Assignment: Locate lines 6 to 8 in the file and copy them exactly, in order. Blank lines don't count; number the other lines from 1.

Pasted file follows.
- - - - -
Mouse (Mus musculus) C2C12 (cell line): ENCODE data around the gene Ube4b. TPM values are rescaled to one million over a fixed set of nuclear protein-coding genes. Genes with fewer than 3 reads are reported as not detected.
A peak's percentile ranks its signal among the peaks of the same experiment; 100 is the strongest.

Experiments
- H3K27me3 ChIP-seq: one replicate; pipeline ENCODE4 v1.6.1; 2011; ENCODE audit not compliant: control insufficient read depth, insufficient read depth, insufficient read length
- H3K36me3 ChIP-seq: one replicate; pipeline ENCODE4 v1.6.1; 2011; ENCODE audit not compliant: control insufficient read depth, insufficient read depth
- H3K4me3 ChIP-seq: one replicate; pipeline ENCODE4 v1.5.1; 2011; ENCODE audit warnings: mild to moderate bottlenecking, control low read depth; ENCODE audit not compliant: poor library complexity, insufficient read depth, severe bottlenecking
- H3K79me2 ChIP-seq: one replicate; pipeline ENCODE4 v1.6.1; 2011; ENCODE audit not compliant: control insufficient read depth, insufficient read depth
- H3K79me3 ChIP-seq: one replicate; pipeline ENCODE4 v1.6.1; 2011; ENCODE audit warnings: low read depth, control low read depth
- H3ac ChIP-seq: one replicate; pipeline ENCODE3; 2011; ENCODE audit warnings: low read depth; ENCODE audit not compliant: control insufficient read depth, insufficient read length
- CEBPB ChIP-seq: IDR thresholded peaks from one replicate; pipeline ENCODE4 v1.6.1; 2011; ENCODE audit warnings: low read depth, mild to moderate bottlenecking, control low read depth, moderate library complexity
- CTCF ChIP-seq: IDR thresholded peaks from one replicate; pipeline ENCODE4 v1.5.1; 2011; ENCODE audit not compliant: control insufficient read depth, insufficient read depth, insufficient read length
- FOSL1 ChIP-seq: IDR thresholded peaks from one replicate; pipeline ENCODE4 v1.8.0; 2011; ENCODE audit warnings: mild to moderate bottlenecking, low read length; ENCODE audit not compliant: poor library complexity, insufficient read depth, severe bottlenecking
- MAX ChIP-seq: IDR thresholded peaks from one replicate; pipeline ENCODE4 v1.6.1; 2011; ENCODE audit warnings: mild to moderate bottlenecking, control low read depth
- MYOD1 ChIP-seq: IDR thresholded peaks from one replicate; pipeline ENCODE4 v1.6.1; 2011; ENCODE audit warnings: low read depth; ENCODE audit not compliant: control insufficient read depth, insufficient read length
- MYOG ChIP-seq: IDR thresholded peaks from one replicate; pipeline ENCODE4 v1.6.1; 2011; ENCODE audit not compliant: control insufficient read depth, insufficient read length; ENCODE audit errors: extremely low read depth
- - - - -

- H3K4me3 ChIP-seq: one replicate; pipeline ENCODE4 v1.5.1; 2011; ENCODE audit warnings: mild to moderate bottlenecking, control low read depth; ENCODE audit not compliant: poor library complexity, insufficient read depth, severe bottlenecking
- H3K79me2 ChIP-seq: one replicate; pipeline ENCODE4 v1.6.1; 2011; ENCODE audit not compliant: control insufficient read depth, insufficient read depth
- H3K79me3 ChIP-seq: one replicate; pipeline ENCODE4 v1.6.1; 2011; ENCODE audit warnings: low read depth, control low read depth